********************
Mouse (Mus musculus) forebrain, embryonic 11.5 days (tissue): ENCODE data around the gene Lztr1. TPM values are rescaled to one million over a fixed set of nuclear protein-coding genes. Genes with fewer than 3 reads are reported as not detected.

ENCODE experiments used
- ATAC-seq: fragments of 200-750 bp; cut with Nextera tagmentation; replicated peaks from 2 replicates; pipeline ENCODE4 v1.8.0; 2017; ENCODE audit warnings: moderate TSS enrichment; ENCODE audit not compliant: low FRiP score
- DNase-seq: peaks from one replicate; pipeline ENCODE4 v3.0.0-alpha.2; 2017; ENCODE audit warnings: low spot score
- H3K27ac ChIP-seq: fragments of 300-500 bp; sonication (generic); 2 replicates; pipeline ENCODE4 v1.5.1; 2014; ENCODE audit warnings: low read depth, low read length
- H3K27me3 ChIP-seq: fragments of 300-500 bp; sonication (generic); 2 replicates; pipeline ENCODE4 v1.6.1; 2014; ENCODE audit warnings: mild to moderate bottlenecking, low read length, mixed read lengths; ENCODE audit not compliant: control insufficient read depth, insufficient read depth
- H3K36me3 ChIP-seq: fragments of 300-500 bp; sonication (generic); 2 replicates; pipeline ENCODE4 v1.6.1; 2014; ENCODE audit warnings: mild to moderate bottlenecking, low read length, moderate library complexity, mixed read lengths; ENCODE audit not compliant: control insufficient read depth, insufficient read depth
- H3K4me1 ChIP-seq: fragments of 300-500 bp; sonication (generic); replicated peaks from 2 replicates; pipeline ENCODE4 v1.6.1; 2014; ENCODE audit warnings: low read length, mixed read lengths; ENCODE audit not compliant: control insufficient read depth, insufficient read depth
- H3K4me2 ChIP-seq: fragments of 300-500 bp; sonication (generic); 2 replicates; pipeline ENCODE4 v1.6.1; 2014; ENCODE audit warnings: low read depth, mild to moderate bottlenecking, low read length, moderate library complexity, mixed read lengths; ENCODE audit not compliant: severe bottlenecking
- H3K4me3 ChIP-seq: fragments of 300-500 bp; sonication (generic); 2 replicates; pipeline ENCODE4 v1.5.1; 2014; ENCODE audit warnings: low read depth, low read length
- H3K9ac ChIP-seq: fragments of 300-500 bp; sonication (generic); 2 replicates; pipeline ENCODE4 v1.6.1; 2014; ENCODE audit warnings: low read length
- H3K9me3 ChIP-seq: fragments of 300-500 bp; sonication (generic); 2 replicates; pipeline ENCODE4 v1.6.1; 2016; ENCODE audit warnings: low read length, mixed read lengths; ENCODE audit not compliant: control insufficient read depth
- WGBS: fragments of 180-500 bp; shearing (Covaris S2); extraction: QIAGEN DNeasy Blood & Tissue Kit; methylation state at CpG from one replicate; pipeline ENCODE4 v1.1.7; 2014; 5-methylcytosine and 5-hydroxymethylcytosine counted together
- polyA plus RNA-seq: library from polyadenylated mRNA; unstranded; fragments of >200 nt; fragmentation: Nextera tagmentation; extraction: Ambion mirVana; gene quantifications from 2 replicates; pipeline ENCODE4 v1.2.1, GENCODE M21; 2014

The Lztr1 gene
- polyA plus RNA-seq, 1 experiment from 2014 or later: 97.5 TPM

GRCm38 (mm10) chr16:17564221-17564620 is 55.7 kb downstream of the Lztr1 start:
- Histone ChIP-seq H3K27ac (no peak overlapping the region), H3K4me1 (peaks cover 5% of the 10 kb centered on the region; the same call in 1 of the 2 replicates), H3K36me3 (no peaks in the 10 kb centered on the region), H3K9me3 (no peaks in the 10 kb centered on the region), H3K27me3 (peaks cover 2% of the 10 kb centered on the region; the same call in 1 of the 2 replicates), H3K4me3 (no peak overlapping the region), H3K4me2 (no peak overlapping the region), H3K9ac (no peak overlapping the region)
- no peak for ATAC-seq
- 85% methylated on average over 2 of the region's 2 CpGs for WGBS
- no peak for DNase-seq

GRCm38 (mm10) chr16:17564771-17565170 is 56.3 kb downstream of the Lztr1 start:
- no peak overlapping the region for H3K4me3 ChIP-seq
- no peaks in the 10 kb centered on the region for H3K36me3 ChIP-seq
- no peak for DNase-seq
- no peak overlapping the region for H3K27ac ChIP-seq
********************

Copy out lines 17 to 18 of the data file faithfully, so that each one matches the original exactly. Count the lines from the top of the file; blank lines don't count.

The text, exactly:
GRCm38 (mm10) chr16:17564221-17564620 is 55.7 kb downstream of the Lztr1 start:
- Histone ChIP-seq H3K27ac (no peak overlapping the region), H3K4me1 (peaks cover 5% of the 10 kb centered on the region; the same call in 1 of the 2 replicates), H3K36me3 (no peaks in the 10 kb centered on the region), H3K9me3 (no peaks in the 10 kb centered on the region), H3K27me3 (peaks cover 2% of the 10 kb centered on the region; the same call in 1 of the 2 replicates), H3K4me3 (no peak overlapping the region), H3K4me2 (no peak overlapping the region), H3K9ac (no peak overlapping the region)